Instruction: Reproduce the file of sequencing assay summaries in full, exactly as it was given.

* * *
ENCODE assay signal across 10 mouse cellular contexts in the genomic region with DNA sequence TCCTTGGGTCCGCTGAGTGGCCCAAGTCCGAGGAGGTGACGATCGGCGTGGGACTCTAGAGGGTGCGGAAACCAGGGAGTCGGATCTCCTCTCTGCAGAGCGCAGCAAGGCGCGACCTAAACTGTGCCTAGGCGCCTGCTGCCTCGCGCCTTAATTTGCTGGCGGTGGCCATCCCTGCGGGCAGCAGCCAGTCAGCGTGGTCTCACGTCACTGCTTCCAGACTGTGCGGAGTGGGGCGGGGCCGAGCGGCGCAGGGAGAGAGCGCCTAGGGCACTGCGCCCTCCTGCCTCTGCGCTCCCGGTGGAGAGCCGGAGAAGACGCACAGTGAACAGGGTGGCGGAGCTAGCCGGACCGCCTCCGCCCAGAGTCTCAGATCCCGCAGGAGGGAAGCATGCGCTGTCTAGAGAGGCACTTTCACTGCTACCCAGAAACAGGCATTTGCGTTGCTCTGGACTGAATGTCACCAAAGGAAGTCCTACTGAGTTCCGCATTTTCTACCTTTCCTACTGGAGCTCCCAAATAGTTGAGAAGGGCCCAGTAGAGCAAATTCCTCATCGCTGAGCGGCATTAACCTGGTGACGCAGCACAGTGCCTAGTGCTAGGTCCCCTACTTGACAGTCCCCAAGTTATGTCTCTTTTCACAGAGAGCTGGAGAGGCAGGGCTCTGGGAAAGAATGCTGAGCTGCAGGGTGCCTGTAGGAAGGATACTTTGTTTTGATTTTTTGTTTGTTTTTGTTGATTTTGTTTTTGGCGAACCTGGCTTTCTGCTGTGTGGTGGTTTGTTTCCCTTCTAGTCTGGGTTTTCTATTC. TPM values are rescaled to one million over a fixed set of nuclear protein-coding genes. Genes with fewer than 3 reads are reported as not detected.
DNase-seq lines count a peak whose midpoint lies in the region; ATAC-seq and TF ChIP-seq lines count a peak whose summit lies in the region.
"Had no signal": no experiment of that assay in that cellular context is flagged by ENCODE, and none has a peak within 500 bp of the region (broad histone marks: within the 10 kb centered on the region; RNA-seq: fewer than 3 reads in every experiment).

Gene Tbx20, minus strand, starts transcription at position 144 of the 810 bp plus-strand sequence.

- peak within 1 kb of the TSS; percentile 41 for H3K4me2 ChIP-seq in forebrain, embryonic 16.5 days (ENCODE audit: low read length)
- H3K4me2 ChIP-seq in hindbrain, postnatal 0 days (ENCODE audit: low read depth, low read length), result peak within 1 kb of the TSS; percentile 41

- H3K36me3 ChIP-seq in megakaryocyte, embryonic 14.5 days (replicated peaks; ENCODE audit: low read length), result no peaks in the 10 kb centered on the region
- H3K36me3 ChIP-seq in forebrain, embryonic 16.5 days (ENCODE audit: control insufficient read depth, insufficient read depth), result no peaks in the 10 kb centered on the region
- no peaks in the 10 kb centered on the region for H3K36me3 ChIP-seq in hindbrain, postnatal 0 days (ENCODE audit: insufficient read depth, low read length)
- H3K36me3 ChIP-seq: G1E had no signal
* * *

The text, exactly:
ENCODE assay signal across 10 mouse cellular contexts in the genomic region with DNA sequence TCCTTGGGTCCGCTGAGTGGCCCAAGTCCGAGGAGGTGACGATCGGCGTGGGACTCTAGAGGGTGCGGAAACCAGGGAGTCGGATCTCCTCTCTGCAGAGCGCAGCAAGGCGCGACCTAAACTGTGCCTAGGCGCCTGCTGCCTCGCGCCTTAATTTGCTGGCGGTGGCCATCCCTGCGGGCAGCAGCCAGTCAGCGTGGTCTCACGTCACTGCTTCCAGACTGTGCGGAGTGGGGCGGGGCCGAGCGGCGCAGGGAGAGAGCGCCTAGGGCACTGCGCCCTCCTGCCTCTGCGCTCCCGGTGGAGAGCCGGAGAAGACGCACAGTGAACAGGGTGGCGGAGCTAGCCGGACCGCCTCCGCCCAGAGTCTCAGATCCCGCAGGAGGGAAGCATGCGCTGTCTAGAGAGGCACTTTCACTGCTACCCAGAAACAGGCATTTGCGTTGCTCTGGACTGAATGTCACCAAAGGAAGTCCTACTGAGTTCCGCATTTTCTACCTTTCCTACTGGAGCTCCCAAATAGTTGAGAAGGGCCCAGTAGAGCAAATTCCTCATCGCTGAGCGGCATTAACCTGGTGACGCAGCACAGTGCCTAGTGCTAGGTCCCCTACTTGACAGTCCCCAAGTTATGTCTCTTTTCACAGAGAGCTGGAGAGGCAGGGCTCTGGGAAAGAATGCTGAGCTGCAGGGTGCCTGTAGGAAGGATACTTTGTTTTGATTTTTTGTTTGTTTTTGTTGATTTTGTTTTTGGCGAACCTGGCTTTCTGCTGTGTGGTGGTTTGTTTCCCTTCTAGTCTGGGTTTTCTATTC. TPM values are rescaled to one million over a fixed set of nuclear protein-coding genes. Genes with fewer than 3 reads are reported as not detected.
DNase-seq lines count a peak whose midpoint lies in the region; ATAC-seq and TF ChIP-seq lines count a peak whose summit lies in the region.
"Had no signal": no experiment of that assay in that cellular context is flagged by ENCODE, and none has a peak within 500 bp of the region (broad histone marks: within the 10 kb centered on the region; RNA-seq: fewer than 3 reads in every experiment).

Gene Tbx20, minus strand, starts transcription at position 144 of the 810 bp plus-strand sequence.

- peak within 1 kb of the TSS; percentile 41 for H3K4me2 ChIP-seq in forebrain, embryonic 16.5 days (ENCODE audit: low read length)
- H3K4me2 ChIP-seq in hindbrain, postnatal 0 days (ENCODE audit: low read depth, low read length), result peak within 1 kb of the TSS; percentile 41

- H3K36me3 ChIP-seq in megakaryocyte, embryonic 14.5 days (replicated peaks; ENCODE audit: low read length), result no peaks in the 10 kb centered on the region
- H3K36me3 ChIP-seq in forebrain, embryonic 16.5 days (ENCODE audit: control insufficient read depth, insufficient read depth), result no peaks in the 10 kb centered on the region
- no peaks in the 10 kb centered on the region for H3K36me3 ChIP-seq in hindbrain, postnatal 0 days (ENCODE audit: insufficient read depth, low read length)
- H3K36me3 ChIP-seq: G1E had no signal